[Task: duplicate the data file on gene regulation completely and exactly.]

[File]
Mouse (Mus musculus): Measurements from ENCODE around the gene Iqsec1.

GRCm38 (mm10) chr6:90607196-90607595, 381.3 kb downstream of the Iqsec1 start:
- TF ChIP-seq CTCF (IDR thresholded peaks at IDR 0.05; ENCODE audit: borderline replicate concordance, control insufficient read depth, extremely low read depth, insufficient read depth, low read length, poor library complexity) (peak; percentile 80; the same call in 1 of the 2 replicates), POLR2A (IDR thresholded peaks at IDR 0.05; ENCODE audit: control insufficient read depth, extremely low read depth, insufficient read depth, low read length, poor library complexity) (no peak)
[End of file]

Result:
Mouse (Mus musculus): Measurements from ENCODE around the gene Iqsec1.

GRCm38 (mm10) chr6:90607196-90607595, 381.3 kb downstream of the Iqsec1 start:
- TF ChIP-seq CTCF (IDR thresholded peaks at IDR 0.05; ENCODE audit: borderline replicate concordance, control insufficient read depth, extremely low read depth, insufficient read depth, low read length, poor library complexity) (peak; percentile 80; the same call in 1 of the 2 replicates), POLR2A (IDR thresholded peaks at IDR 0.05; ENCODE audit: control insufficient read depth, extremely low read depth, insufficient read depth, low read length, poor library complexity) (no peak)